There is little doubt that the Government’s decision to appoint an independent panel, the Davies Commission, tasked with identifying and recommending options for maintaining this country’s status as an international hub for aviation, has itself caused controversy. All manner of ideas and suggestions have surfaced, some with commercial interests, some environmental, and some political. As noted in BTN last week representations can be made until 19 July 2013, although you can be pretty sure that noises will be heard right up to the publication of the final report, post election 2015. And a thunderstorm afterwards.
Heathrow is the world’s largest international airport and stands to gain or lose the most from the result of Sir Harold and his committee’s efforts. It is right that Colin Matthews, CEO Heathrow Airport Ltd, puts his case first in Business Travel News. We welcome contributions by others.
One hub or none
“The UK has been home to the world’s largest port, then international airport for the past 350 years. That’s seen the world travel through the UK to reach its final destination and our country become the centre of global service industries like insurance, law and finance.
And our country prospered as a result. Heathrow is the UK’s only ‘hub’ airport, and has supported our trading position for decades. As a ‘hub’ airport, Heathrow pools demand from around the UK with that from other nearby countries. By combining local passengers with transfer passengers, Heathrow can support many more long haul destinations than any other airport in the UK. The UK’s many other airports – such as Manchester or Birmingham – serve important, but different, market needs. They are not equipped to use transfer passengers to supplement the ups and downs of local demand and so they cannot support frequent, direct links to far-flung economies. These long haul connections are vital for economic development, facilitating economic growth through trade, foreign investment and tourism.
Yet our country’s competitive advantage will end sometime in the next decade as Heathrow is overtaken by Paris, Amsterdam, Frankfurt or Dubai as the busiest airport for international passengers. Each of these cities competes directly with the UK for inward investment and jobs. And being full Heathrow can’t keep up with them. Unless we act, Heathrow’s relative decline will make the whole of the UK a less attractive place to do business as we fail to offer the range of destinations businesses need.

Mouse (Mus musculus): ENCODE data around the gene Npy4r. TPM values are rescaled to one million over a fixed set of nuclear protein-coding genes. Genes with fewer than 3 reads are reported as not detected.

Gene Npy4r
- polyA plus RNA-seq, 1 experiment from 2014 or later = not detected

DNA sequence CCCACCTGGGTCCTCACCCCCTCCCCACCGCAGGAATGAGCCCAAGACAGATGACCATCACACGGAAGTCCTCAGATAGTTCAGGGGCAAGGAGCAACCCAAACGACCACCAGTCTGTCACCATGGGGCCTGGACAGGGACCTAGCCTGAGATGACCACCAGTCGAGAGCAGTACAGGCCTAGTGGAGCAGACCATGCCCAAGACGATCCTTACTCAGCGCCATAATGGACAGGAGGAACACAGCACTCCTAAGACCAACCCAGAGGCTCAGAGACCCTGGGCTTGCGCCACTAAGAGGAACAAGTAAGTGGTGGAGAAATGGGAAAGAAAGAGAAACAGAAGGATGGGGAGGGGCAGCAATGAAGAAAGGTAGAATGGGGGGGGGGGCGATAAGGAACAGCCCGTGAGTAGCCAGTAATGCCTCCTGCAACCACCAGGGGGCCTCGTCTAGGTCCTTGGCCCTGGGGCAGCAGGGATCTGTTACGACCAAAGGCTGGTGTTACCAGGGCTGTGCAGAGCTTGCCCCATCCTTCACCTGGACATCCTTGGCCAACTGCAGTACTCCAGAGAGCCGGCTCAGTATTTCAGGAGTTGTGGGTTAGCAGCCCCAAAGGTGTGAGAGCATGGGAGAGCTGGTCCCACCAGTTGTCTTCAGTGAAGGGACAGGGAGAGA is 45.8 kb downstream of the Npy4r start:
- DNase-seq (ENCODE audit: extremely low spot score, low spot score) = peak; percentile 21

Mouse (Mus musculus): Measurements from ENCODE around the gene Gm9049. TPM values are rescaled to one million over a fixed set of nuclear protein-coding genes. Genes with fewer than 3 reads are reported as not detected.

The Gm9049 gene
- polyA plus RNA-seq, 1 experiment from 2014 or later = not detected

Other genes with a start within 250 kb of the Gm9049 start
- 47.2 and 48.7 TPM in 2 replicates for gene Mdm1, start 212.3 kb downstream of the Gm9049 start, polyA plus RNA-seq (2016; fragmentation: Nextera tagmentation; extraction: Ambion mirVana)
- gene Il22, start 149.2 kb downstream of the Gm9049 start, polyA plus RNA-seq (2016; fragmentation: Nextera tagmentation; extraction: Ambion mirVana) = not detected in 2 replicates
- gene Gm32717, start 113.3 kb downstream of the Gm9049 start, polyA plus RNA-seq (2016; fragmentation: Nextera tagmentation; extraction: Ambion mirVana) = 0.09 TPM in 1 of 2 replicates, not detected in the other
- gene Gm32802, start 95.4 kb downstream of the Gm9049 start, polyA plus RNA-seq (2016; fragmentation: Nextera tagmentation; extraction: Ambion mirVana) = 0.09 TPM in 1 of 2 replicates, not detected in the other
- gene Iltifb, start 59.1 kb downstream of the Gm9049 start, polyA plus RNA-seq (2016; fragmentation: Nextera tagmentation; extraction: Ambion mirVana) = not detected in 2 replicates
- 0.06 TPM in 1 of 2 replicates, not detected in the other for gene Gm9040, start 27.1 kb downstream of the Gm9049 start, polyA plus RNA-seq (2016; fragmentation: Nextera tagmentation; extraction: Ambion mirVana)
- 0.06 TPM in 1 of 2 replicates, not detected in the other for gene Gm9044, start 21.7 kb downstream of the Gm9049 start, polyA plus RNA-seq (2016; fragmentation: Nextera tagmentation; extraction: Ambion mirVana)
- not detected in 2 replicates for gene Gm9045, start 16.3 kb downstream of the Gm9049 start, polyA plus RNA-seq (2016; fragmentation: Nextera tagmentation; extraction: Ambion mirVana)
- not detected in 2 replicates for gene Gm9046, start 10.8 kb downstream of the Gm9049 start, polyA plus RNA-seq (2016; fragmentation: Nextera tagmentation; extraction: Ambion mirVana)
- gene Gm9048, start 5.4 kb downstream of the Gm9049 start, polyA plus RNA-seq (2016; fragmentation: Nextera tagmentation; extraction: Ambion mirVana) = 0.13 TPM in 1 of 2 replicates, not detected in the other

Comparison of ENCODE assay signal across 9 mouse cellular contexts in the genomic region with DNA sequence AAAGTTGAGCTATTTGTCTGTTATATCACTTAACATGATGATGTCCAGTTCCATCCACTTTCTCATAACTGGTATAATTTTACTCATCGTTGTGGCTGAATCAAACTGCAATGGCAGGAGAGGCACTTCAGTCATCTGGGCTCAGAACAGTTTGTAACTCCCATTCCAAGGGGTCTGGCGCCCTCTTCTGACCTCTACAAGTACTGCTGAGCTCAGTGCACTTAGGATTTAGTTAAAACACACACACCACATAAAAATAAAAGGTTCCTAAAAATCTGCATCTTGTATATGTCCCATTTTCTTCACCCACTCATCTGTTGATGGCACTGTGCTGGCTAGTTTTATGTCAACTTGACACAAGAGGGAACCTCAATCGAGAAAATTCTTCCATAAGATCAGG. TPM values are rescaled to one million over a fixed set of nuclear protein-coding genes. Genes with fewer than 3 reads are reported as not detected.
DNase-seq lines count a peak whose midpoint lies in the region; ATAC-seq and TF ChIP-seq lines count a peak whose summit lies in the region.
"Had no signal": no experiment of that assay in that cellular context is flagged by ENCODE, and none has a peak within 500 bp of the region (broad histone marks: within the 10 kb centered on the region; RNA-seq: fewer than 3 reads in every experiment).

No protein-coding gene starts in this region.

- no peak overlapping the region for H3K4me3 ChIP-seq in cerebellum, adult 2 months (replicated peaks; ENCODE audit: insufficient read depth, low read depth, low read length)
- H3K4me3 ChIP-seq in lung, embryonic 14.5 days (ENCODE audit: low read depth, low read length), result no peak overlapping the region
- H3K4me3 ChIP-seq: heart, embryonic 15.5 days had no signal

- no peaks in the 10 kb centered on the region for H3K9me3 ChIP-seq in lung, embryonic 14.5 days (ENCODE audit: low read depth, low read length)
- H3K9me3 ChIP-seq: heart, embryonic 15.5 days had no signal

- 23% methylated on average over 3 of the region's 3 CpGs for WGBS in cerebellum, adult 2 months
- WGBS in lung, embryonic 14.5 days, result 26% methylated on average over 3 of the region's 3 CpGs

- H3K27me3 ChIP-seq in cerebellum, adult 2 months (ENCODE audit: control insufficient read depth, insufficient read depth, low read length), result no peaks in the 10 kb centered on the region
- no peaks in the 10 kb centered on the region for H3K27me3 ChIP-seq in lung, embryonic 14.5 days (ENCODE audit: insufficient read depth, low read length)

In setting up its Airports Commission, the Government has recognised that maintaining the UK’s aviation status is critical to economic success. Some argue that if having one hub is good, having two, say Stansted and Heathrow, must be better. In reality this will not work. Splitting the pool of transfer passengers available to fill flights undermines the viability of long haul routes. Tokyo’s attempt to operate hubs at Haneda and Narita airports saw it slip from 1st to 7th in Asian city connectivity rankings. Montreal’s attempts to operate two hubs saw one become an expensive white elephant. And New York, with eight million inhabitants and two international airports, is less well connected to long haul destinations than Frankfurt, whose population is 600,000.
Heathrow and London Mayor Boris Johnson are often cited as being on opposing sides of the aviation capacity debate. In fact, we agree on the importance of a single hub. In October, he said, “There is absolutely no point in simply scattering new runways randomly around. What this country urgently requires is a hub airport with several runways that will solve the pressing need to increase hub aviation capacity”.
The UK needs a single hub airport and after 50 years of indecision, this is the last chance to take a considered policy decision which sticks. Understandably there are those who want the Airports Commission to report more quickly than its 2015 deadline. We would like the Commission to work as speedily as it can, but a considered decision which gains political consensus is more important than a quick decision. In our view, the Commission must choose between three options: add capacity at Heathrow; close Heathrow and build a new hub airport elsewhere; or do nothing and see the economic prosperity of the entire UK suffer”.
Colin Matthews, Chief Executive, Heathrow Airport